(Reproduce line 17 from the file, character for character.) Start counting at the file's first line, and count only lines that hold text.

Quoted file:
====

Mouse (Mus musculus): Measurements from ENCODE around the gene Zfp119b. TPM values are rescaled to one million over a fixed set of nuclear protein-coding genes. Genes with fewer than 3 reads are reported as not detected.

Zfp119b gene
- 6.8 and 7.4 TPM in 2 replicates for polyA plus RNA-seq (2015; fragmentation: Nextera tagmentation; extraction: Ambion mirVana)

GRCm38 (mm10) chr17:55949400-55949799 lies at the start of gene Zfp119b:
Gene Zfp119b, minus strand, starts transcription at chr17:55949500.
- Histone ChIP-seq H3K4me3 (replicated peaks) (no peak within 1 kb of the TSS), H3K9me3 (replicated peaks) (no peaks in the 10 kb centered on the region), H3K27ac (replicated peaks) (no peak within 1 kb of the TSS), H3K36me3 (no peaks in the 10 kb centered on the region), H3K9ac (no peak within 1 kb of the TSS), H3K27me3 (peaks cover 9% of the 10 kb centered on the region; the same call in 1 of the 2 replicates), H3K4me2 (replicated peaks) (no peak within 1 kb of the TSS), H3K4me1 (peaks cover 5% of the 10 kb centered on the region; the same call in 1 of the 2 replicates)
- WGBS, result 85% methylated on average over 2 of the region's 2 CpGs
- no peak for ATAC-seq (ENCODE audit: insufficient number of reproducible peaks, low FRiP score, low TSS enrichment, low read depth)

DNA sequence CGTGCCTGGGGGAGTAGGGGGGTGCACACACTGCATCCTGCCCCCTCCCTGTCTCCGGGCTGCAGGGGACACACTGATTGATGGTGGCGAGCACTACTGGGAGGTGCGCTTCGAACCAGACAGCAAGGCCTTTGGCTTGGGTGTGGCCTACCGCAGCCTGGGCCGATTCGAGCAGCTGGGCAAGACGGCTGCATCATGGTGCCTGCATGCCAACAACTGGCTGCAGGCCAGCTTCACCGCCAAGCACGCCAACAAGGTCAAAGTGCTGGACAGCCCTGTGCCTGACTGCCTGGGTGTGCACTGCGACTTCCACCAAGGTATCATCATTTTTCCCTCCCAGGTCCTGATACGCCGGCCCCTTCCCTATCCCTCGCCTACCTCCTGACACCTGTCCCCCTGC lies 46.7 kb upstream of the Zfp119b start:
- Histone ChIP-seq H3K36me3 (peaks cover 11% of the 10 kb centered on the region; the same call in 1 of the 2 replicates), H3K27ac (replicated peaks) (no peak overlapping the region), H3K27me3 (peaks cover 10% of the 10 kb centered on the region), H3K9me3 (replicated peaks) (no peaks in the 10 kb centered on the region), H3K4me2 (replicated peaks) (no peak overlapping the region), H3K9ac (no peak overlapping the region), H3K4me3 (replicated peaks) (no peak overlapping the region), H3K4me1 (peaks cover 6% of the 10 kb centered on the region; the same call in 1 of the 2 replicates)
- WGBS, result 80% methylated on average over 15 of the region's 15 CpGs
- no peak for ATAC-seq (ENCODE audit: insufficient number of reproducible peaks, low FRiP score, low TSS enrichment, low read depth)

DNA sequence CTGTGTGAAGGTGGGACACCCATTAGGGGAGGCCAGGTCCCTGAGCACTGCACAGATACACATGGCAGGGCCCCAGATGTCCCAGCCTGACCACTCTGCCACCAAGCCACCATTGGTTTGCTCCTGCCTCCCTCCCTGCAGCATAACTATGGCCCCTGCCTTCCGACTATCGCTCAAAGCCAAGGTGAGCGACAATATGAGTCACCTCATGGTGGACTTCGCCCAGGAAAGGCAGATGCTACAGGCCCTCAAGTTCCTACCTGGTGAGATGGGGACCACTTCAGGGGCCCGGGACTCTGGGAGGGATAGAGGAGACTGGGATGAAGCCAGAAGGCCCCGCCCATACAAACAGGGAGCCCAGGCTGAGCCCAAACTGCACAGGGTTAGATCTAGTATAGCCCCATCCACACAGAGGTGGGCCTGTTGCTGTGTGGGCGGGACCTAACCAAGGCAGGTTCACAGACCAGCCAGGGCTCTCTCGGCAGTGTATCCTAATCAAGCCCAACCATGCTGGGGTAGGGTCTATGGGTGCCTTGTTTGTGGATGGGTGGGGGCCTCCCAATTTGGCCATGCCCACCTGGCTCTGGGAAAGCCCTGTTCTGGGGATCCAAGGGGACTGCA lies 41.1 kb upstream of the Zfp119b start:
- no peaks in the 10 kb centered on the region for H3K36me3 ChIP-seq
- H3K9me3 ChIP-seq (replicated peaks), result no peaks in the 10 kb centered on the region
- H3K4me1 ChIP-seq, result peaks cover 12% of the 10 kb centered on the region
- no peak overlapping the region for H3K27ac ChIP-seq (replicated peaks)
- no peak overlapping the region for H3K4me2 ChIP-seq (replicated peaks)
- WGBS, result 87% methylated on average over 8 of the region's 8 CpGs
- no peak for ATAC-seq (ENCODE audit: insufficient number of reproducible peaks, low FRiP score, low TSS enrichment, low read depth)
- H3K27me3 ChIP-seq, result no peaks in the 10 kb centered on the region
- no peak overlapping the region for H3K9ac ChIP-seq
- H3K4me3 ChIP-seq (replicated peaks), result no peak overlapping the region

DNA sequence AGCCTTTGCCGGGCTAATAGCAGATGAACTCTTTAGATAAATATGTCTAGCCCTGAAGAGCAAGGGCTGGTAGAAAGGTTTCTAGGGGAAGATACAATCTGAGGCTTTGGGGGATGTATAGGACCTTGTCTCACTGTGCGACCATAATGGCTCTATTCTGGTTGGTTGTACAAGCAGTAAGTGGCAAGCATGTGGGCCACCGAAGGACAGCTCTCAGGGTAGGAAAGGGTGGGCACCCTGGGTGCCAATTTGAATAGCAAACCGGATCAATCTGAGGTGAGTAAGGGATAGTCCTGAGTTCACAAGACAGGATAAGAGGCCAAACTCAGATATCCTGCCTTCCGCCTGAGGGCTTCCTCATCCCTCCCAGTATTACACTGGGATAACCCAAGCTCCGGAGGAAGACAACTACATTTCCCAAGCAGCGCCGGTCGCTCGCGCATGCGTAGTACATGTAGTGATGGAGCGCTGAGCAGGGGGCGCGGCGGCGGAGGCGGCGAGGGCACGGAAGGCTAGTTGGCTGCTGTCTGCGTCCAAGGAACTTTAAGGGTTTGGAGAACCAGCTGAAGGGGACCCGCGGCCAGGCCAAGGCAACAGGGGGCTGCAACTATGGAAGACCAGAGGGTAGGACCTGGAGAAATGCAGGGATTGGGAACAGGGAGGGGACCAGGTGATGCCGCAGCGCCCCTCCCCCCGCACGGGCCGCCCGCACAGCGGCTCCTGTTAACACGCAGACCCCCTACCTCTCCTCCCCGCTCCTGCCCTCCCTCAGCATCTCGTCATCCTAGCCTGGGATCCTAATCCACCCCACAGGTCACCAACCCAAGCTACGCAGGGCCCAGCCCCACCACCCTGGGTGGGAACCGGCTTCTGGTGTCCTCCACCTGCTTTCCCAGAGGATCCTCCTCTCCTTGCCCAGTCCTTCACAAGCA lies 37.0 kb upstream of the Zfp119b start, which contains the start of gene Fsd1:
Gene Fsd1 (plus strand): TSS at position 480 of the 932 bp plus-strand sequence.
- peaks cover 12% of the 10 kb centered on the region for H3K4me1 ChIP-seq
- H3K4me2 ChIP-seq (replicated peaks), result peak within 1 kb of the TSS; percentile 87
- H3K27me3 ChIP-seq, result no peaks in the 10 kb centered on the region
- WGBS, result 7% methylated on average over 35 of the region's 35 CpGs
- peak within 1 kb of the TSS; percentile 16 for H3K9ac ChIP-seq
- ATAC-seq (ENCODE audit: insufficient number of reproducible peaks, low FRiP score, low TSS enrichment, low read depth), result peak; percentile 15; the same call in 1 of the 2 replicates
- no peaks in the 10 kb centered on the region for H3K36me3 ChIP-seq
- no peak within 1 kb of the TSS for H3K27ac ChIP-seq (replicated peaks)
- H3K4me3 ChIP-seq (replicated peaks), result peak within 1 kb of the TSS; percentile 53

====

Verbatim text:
- no peak overlapping the region for H3K27ac ChIP-seq (replicated peaks)